Gratitude journaling is something I have come to look forward to every day. By positively focusing on the things that matter to me, no matter how small, I generally feel happier and more content with everything around me. I am more receptive to friends, family, even strangers; and I’m more resilient when faced with uncontrollable, stressful events in life. The physical act of writing down my gratitude helps to permanently capture these important things, and reading back through all these entries is something that brings peace to my life.



Mind Full, or Mindful?

MindfulnessAs an aspiring psychologist and general self-care advocate, I have dedicated the past few years toward developing mindfulness. In today’s world, we often do things without thinking about them: we scroll through our social media feeds for hours on end with little purpose, we eat and drink without pausing to consider the texture and taste and healthfulness of our food, and we move from one activity to the next without considering our enjoyment of each event, without taking in and savoring each moment. Mindfulness, on the other hand, encourages us to pay attention, to take note of and to honor our thoughts and feelings. It urges us to listen.

Mindfulness relates to writing in so many ways. When you write that first draft – which sometimes consists of throwing words out just to get them on the page – you can lose some of that active listening. You see your thoughts as they arrive on the page, but you may not see how others will receive your thoughts. While it may feel nice to release your ideas in a cathartic frenzy, if you want your writing to appeal to your target audience, you should practice empathy and imagine how others would view your writing, with only the words they can see on the page.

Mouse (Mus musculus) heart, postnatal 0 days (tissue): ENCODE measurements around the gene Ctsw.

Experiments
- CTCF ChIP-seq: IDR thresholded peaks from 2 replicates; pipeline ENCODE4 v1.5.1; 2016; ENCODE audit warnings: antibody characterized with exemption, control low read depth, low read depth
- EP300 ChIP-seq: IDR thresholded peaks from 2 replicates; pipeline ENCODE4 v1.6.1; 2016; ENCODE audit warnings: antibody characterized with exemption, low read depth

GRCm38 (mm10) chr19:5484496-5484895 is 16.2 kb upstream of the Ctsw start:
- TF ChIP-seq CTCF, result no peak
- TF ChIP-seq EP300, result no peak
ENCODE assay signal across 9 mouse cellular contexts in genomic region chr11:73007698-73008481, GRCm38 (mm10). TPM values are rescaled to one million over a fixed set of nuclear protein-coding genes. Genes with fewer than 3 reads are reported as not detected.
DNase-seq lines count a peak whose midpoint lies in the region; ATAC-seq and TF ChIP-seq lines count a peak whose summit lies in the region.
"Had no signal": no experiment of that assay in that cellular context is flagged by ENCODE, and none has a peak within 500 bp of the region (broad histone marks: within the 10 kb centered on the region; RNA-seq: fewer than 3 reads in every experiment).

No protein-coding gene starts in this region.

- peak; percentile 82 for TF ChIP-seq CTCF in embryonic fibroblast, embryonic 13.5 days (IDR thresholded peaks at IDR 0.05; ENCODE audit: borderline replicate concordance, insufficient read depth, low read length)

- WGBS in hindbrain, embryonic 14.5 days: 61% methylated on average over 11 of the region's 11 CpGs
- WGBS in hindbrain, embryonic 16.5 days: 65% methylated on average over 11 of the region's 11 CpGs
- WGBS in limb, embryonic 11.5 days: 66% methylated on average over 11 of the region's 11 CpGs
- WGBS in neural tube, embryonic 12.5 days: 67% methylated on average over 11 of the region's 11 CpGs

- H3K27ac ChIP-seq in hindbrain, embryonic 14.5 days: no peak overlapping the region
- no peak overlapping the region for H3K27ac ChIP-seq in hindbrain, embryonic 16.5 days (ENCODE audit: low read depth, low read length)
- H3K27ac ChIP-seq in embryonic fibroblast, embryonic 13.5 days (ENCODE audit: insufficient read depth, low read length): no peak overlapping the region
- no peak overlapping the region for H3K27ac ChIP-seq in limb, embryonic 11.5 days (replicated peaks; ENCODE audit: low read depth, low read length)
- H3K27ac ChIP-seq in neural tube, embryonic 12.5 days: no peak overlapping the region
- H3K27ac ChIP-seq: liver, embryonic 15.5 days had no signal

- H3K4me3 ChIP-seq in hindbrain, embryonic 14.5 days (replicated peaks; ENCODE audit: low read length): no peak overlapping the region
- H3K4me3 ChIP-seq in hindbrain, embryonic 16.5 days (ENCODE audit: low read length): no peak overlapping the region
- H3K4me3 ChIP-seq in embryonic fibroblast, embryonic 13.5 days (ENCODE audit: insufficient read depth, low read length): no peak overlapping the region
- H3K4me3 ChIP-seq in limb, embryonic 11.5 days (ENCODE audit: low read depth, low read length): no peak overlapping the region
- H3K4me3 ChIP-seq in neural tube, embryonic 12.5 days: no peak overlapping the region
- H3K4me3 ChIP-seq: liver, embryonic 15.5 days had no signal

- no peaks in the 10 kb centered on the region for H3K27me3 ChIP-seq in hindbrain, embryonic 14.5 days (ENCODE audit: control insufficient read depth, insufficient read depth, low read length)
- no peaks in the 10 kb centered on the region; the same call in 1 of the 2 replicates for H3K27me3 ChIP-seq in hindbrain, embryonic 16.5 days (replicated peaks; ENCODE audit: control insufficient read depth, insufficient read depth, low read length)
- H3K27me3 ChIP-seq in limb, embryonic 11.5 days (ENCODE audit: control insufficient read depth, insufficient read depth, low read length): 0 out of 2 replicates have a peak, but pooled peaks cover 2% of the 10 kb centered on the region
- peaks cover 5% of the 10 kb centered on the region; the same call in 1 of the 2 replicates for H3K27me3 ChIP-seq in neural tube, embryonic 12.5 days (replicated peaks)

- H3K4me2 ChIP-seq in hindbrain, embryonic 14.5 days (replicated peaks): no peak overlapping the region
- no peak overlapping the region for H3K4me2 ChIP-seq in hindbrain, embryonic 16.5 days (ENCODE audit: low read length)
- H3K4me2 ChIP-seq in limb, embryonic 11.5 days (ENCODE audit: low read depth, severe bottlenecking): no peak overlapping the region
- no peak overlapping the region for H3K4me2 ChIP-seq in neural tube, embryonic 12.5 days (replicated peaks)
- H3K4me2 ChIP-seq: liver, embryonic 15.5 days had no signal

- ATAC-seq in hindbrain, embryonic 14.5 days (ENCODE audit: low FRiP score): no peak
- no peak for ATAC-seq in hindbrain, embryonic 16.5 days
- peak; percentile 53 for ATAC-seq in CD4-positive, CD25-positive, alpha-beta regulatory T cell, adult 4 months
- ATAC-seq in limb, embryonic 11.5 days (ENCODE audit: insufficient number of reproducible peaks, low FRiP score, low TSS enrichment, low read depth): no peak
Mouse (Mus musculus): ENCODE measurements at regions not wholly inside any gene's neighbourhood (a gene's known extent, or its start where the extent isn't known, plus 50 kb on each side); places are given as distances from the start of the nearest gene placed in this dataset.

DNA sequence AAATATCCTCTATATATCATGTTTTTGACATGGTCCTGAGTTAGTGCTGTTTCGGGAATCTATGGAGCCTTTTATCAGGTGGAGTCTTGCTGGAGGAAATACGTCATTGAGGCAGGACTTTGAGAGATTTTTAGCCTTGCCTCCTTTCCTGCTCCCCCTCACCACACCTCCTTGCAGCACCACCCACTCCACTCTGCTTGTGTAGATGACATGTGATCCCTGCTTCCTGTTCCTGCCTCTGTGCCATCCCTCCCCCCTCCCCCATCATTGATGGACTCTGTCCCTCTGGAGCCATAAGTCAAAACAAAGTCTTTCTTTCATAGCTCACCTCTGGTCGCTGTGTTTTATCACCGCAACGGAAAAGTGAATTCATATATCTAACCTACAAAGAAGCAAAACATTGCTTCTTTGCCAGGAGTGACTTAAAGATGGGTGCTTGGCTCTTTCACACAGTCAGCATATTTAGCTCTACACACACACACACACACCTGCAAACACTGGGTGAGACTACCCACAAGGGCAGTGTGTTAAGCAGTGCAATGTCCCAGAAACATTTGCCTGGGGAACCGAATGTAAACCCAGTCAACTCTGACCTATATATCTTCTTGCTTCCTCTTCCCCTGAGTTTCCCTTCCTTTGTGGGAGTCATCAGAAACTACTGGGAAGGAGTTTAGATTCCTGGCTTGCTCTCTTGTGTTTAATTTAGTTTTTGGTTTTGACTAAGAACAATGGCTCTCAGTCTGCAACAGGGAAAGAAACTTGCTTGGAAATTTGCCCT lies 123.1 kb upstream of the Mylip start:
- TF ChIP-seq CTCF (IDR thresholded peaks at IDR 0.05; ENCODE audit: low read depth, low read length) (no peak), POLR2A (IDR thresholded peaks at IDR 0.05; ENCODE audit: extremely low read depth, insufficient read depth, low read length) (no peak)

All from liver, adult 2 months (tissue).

One of the many things I love about the Writing Resources Center is that we can help you get that mindfulness back. When you bring your paper to the WRC, we sit while you read it, listening to your words as they fill the air. We ask you questions: what do you mean by this interesting yet confusing phrase? How do you think your audience will receive this remark? Does this sentence fit with your overall thesis?

Asking these questions trains our consultees to listen to themselves, to how an audience may interpret their writing. I would argue that we need more of that listening outside of the WRC too.

Imagine – a world in which we all took the time to honor our thoughts and emotions, without judging them or acting on them. I can almost see it now.